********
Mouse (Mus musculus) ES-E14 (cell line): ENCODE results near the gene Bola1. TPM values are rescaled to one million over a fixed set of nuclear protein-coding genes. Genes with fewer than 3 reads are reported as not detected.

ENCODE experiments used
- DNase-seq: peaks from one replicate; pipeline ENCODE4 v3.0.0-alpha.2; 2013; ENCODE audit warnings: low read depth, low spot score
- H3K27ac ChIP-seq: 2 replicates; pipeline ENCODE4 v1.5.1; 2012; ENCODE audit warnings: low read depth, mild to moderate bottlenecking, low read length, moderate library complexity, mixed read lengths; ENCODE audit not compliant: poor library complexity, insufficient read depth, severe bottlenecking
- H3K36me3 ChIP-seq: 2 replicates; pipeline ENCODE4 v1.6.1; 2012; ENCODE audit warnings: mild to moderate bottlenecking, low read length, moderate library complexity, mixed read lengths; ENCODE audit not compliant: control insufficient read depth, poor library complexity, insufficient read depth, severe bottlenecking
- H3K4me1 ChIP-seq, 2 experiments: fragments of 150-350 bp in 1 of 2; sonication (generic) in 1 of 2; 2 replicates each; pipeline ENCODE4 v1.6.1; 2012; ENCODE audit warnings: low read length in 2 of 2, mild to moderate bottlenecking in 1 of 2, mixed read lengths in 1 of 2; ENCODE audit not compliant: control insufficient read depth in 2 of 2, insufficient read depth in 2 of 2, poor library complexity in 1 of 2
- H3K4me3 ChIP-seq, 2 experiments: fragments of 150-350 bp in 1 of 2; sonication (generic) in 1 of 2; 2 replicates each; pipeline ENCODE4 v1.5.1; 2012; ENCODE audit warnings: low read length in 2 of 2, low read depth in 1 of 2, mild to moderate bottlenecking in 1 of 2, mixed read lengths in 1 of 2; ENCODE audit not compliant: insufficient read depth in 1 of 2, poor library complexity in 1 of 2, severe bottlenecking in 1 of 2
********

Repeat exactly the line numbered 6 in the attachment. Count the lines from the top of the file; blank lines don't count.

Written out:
- H3K4me1 ChIP-seq, 2 experiments: fragments of 150-350 bp in 1 of 2; sonication (generic) in 1 of 2; 2 replicates each; pipeline ENCODE4 v1.6.1; 2012; ENCODE audit warnings: low read length in 2 of 2, mild to moderate bottlenecking in 1 of 2, mixed read lengths in 1 of 2; ENCODE audit not compliant: control insufficient read depth in 2 of 2, insufficient read depth in 2 of 2, poor library complexity in 1 of 2